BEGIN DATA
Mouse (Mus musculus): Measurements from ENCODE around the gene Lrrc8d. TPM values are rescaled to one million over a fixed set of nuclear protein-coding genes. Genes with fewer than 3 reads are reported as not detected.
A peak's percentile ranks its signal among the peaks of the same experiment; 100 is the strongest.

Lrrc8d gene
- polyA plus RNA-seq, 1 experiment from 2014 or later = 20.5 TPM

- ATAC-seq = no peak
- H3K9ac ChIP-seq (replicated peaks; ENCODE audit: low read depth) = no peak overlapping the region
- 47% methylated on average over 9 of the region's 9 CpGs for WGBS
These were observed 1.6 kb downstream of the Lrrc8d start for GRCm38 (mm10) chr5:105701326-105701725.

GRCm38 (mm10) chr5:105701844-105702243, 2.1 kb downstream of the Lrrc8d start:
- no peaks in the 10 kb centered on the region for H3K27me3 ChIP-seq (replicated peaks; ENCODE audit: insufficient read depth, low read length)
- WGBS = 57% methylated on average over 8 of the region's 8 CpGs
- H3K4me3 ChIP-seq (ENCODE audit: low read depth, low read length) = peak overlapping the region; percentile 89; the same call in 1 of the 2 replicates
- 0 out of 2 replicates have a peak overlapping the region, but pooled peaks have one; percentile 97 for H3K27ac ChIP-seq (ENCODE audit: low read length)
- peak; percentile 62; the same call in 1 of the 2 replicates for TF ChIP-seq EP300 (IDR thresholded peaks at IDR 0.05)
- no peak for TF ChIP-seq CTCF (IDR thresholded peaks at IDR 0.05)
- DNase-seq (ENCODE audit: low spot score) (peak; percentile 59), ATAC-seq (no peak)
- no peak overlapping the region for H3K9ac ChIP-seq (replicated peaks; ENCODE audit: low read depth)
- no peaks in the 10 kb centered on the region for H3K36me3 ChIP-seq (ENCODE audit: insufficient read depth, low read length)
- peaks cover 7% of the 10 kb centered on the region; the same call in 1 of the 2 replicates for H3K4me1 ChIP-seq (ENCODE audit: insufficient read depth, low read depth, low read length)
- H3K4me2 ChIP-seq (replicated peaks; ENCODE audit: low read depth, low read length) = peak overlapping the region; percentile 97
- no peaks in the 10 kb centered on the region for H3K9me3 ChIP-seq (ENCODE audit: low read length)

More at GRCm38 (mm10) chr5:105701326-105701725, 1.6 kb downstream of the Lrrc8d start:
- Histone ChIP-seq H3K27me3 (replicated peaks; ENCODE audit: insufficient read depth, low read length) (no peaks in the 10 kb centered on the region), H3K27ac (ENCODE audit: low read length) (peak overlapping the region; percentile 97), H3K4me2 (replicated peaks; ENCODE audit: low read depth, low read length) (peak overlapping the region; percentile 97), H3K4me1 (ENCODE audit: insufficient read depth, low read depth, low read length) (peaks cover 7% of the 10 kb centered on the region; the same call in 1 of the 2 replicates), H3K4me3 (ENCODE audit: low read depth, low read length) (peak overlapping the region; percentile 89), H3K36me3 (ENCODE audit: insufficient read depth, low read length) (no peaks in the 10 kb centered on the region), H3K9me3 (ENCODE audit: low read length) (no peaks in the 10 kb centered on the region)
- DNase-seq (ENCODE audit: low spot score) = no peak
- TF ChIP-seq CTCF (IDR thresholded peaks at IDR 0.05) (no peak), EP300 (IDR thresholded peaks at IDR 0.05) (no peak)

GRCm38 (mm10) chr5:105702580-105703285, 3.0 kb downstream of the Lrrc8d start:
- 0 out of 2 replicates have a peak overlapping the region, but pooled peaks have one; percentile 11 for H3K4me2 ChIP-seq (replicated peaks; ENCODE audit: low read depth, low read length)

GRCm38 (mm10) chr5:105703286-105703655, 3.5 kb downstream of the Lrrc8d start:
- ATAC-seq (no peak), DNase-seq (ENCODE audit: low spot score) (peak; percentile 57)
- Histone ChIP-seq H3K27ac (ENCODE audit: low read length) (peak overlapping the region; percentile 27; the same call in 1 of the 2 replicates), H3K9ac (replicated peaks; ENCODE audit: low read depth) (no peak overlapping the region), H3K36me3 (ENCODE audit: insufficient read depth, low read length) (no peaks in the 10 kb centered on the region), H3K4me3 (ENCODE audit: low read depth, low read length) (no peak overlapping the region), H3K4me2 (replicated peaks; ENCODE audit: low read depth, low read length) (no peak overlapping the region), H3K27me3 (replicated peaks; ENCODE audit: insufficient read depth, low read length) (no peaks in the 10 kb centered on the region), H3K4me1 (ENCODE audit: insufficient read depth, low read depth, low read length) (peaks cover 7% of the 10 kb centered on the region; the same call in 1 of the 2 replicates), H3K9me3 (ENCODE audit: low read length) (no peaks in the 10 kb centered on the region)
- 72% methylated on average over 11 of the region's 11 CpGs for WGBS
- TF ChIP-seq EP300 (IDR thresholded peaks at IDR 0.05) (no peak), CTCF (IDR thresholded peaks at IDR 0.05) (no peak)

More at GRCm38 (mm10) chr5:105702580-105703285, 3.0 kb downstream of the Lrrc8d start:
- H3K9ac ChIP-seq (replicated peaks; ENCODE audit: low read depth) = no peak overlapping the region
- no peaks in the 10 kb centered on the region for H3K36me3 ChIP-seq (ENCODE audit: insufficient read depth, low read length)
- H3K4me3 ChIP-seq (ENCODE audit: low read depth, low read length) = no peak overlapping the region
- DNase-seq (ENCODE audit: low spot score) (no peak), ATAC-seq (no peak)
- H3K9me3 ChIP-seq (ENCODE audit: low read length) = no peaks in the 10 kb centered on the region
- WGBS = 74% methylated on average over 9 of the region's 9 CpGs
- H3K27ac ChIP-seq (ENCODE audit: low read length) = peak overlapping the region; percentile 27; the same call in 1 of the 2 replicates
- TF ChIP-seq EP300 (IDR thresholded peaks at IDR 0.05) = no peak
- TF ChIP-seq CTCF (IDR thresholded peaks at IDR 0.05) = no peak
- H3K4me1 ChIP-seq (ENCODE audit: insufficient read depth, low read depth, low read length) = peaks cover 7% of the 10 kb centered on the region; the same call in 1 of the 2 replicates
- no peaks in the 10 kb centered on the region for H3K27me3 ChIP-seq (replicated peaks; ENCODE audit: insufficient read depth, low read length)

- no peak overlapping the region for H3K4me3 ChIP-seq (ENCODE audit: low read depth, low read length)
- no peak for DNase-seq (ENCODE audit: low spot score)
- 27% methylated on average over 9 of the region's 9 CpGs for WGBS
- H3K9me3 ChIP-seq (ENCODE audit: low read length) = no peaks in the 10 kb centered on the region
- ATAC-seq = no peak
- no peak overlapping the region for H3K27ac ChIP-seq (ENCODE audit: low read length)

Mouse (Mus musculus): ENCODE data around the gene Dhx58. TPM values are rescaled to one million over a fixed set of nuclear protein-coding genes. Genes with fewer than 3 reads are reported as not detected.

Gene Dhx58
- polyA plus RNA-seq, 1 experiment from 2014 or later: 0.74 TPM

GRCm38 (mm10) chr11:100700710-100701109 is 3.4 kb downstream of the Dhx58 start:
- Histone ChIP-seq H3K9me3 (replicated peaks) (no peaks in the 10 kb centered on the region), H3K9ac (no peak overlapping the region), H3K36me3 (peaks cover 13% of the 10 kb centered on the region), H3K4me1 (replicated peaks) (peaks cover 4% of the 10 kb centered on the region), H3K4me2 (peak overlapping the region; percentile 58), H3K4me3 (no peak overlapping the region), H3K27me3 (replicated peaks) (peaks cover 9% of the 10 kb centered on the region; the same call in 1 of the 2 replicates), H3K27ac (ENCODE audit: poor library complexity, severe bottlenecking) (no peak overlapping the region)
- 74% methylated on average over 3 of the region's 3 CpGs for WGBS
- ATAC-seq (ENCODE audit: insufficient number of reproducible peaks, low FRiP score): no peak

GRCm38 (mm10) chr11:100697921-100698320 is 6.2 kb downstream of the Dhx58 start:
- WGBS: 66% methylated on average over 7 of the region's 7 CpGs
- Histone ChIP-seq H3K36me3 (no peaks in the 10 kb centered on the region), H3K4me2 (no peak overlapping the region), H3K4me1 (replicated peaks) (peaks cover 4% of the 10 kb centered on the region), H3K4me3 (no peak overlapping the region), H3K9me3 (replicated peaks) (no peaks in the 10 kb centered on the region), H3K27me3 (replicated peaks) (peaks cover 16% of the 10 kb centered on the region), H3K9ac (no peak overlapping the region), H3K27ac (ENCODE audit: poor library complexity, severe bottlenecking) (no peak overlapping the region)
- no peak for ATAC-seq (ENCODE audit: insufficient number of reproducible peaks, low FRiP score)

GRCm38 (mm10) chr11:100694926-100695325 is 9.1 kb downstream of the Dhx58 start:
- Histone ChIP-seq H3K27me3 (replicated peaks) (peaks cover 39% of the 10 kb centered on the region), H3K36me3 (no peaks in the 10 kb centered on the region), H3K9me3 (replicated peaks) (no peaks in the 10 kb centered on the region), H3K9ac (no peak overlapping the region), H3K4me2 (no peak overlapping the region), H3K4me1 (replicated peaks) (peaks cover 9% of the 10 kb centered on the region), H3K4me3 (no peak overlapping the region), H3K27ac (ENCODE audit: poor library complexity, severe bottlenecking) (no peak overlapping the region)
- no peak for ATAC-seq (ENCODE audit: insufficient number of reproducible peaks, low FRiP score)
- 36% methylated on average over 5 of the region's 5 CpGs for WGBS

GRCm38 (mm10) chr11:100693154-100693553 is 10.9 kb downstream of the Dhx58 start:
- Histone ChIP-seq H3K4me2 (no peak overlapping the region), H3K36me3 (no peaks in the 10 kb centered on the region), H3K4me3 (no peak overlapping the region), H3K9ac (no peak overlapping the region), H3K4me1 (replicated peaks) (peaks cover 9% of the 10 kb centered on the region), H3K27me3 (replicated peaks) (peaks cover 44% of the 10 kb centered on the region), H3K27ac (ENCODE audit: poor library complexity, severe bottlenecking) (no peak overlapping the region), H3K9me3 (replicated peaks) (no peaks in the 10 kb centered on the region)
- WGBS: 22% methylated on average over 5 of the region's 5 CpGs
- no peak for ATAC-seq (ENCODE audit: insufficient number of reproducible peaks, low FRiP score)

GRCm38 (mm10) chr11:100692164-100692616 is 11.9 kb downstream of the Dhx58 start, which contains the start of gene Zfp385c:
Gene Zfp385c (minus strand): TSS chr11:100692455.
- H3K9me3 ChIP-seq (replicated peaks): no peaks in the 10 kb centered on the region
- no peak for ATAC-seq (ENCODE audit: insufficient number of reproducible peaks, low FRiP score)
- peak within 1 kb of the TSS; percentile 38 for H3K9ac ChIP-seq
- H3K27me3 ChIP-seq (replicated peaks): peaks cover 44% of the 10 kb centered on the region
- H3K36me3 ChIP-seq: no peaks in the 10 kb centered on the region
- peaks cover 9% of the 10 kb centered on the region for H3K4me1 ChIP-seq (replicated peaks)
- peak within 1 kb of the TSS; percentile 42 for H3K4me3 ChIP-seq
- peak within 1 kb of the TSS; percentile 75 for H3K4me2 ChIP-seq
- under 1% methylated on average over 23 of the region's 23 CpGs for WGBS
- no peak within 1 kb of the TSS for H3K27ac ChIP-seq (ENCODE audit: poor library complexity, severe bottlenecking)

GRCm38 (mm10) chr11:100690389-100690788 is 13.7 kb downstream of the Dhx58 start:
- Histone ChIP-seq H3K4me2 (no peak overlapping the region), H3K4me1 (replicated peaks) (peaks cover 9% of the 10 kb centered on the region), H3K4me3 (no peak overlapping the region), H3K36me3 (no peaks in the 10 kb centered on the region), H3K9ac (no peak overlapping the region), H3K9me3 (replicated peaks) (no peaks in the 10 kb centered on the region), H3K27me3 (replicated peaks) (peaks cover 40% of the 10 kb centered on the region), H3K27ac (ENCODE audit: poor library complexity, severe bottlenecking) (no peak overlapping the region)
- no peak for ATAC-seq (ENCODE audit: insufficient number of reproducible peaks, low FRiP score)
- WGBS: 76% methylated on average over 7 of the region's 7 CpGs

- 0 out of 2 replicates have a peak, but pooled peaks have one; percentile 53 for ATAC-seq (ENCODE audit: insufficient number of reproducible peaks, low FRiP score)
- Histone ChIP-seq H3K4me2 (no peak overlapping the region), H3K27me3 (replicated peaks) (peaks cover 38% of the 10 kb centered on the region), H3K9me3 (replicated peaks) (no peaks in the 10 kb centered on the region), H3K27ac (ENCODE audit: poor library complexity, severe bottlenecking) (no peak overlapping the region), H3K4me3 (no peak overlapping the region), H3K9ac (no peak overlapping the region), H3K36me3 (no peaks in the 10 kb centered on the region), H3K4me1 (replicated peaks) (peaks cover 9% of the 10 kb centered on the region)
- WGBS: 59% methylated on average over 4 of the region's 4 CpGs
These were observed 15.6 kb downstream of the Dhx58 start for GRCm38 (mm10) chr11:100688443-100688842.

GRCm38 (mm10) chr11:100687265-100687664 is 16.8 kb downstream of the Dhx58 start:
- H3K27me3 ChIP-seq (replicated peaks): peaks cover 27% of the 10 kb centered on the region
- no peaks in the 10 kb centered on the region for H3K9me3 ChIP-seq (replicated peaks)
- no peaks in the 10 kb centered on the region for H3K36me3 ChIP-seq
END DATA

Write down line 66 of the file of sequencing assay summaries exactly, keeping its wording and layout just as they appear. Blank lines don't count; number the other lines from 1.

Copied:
GRCm38 (mm10) chr11:100693154-100693553 is 10.9 kb downstream of the Dhx58 start: